What is occurring and why? We are now currently seeing swings in the equity market better than the bowling of James Anderson in the recent Ashes cricket series. Like the Australian batsman, equity markets have been very volatile over the last couple of months. This is being driven by an ongoing contraction in China’s manufacturing sector, turbulence in Europe and now a falling Australian share market it’s no surprise investors are starting to ask…where to next? We are seeing a similar situation now that we did back in 2011, however then it was Greece defaults and the US reaching their debt ceiling. Then we saw a 22% fall in the local market. Now, it’s China in particular impacting on Australian markets, and also currency – the  AUD/GBP has risen to around $2.15 / £0.47 for the first time in many years. The Chinese share market went berserk earlier this year, and is now back at the level it started 2015 at. As we know, generally speaking the Chinese do like to gamble (as do Australians … I’m a little over how many gambling ads we see on TV), and not being able to do so within the confines of China (and not everyone can hop across to Macau) has seen the levels of borrowing to invest in shares rise sharply. As margin calls hit when the market falls, this promotes more selling. Locally, the fall in the Australian market has been particularly stark; down nearly 1.5% on Friday 21 August; down over 4.0% yesterday (at close, 24 August); possible falls today however the market has recovered after an initial...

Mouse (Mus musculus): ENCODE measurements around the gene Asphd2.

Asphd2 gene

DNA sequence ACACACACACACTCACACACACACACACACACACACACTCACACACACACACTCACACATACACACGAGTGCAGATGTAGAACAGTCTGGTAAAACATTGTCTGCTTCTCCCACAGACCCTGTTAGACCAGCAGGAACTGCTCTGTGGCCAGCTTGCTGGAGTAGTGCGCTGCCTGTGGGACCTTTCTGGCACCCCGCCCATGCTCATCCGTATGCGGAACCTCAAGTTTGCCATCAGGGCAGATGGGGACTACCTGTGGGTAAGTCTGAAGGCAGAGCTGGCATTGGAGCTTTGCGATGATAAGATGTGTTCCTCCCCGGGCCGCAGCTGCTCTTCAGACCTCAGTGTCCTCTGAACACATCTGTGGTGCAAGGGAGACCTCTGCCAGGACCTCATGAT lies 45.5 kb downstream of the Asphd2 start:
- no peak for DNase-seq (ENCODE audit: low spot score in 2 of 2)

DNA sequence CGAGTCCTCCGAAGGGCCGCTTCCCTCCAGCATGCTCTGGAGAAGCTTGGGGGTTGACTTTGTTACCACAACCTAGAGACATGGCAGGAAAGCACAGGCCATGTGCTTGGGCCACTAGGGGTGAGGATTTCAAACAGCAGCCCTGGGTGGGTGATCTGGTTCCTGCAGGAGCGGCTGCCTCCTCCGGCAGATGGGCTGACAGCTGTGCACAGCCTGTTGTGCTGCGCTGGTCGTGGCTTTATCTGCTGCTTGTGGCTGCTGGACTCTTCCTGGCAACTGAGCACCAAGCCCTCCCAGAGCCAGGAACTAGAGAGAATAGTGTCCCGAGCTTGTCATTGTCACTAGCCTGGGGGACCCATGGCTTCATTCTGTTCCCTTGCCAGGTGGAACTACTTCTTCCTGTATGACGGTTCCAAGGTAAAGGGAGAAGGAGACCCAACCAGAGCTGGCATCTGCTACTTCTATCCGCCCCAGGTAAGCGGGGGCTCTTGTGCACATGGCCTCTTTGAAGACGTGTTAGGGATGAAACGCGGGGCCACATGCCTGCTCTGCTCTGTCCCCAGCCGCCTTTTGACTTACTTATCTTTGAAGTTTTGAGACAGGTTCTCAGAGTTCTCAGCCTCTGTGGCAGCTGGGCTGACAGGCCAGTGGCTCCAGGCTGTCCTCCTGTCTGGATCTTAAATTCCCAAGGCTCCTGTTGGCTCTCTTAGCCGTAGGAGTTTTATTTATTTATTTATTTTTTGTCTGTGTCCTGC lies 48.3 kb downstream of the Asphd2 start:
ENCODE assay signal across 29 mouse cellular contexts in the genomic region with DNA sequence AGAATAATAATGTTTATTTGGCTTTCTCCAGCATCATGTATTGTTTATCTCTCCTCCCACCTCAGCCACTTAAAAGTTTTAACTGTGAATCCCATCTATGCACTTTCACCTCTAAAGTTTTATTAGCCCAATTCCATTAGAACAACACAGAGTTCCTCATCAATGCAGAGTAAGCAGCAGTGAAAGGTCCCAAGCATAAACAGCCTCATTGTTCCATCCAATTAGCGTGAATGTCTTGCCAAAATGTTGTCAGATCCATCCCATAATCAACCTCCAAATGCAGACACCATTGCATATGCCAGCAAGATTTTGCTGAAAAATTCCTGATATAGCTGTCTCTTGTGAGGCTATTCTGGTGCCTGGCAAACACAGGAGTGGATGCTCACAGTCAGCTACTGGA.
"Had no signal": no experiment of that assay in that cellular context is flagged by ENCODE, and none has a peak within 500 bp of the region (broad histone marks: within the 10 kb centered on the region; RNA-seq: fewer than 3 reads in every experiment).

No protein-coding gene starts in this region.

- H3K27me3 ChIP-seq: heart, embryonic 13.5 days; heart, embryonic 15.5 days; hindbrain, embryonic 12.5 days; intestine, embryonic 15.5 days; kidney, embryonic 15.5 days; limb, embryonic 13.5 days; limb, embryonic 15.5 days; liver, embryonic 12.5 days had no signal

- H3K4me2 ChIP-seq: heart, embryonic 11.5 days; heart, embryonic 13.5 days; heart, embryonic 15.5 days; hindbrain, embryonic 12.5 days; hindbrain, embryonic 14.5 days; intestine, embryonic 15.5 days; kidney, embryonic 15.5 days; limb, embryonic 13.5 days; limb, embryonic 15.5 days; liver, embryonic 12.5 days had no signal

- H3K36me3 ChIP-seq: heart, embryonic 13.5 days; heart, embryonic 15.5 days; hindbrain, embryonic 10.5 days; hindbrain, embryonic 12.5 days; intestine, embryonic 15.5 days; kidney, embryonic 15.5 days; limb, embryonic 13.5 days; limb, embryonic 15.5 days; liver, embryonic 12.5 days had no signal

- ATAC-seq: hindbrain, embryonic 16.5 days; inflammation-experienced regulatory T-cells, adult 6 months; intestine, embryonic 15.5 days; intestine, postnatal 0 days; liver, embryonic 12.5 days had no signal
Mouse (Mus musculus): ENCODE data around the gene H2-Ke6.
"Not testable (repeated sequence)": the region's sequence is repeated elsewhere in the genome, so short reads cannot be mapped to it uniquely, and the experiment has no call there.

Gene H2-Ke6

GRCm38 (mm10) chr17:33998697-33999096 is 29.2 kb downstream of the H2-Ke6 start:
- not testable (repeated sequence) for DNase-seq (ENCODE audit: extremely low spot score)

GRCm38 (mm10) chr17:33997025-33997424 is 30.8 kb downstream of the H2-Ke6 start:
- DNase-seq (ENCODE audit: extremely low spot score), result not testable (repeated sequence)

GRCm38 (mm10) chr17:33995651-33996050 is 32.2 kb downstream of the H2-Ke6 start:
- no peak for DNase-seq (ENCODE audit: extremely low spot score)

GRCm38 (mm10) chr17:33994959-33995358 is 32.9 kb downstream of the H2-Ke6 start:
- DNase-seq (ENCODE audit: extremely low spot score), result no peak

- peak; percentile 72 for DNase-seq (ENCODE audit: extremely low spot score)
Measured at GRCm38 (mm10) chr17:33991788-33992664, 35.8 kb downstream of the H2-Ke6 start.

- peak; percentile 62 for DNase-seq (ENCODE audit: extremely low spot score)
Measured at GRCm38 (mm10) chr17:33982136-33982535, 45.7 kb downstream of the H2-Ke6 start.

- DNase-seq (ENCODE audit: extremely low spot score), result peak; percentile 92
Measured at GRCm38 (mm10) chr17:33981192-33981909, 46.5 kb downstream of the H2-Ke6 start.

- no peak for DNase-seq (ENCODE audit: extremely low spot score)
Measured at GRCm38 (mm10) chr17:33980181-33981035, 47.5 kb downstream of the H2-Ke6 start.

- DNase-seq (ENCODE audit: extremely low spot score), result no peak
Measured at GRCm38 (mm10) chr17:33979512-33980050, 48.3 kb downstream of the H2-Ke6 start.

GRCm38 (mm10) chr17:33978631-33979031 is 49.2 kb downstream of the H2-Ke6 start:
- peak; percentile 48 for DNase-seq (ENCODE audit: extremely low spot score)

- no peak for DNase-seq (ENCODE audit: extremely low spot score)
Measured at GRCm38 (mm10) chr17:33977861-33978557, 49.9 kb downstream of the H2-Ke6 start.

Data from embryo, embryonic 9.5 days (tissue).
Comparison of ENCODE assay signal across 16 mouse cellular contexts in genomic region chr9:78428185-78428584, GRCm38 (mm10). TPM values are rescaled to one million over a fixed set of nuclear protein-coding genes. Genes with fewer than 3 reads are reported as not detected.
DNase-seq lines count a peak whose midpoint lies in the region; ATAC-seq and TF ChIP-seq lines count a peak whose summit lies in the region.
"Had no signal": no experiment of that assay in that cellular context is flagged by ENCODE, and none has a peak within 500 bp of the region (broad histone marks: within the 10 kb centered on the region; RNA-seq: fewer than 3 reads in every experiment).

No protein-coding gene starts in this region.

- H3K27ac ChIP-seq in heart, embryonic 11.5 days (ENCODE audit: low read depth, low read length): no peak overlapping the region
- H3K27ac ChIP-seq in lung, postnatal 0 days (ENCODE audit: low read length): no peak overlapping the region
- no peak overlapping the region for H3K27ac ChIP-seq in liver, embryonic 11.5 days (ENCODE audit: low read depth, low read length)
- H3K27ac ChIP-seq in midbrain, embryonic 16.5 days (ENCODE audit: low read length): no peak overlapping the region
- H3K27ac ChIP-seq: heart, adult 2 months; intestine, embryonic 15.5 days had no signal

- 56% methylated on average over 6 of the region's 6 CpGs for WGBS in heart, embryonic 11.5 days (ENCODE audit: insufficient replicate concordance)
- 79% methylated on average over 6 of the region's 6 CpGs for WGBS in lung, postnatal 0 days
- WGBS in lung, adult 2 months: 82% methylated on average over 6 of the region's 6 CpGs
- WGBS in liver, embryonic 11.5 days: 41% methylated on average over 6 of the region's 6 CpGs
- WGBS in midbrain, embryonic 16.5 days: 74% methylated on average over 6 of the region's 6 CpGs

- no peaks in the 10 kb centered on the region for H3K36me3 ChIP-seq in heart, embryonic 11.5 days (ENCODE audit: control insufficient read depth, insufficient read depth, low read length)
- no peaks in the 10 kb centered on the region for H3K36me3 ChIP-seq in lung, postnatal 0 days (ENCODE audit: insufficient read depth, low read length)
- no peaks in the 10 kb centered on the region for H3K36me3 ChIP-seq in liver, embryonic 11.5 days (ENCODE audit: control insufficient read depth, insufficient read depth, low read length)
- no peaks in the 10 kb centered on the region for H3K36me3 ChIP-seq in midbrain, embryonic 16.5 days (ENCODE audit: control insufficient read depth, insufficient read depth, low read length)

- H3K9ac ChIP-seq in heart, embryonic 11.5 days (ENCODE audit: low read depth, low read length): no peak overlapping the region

Finance Update for Dinner Conversations

The activity in the world markets does not stop, and processing the recent changes requires a very patient mind. At the present time this will be important for anyone with investment exposure particularly within their superannuation which is the most common. In this update we have prepared a brief on the key issues, numbers and short points about our economy, investment markets, currencies and generally issues that impact our financial lives.   Current Rates and Key Numbers   Arrows indicate change over last 6 months: RBA Cash Rate: 2.50% ↔ 1-year bank deposit rate: 3.55%* ↓ Average Standard Variable Mortgage Rate: 5.15%  ↔ Two Year Fixed Mortgage Rate: 4.99% ↔ AUD/USD: $0.9166 ↑ AUD/GBP: £0.5539 / $1.81 ↑ Australian Share Market: 5,396 points ↑ Average Dividend Yield of Australian Share Market:  4.85% ↑ *(average of major 4 banks)   A Brief Review of What Has Been Happening around the World Australia Australian shares were quite volatile at the beginning of this year. January’s 3.0% decline in the S&P/ASX 200 Accumulation Index was followed by a 5.0% rise in February, pushing the market up towards its highest level since mid-2008. The Reserve Bank of Australia (RBA) held the cash rate steady at 2.5% for an eighth consecutive month at its March 2014 meeting. The RBA surprised some by explicitly removing its mild easing bias and reference to the Australian dollar (AUD) being “uncomfortably high”. The Board is now looking for a “period of stability in interest rates”. The RBA revised-up its growth forecasts by 0.25%, with GDP now expected to be 2.5% for the year. A return to near-trend growth of 3.0% per year is expected in the first half of 2015 (interest rates...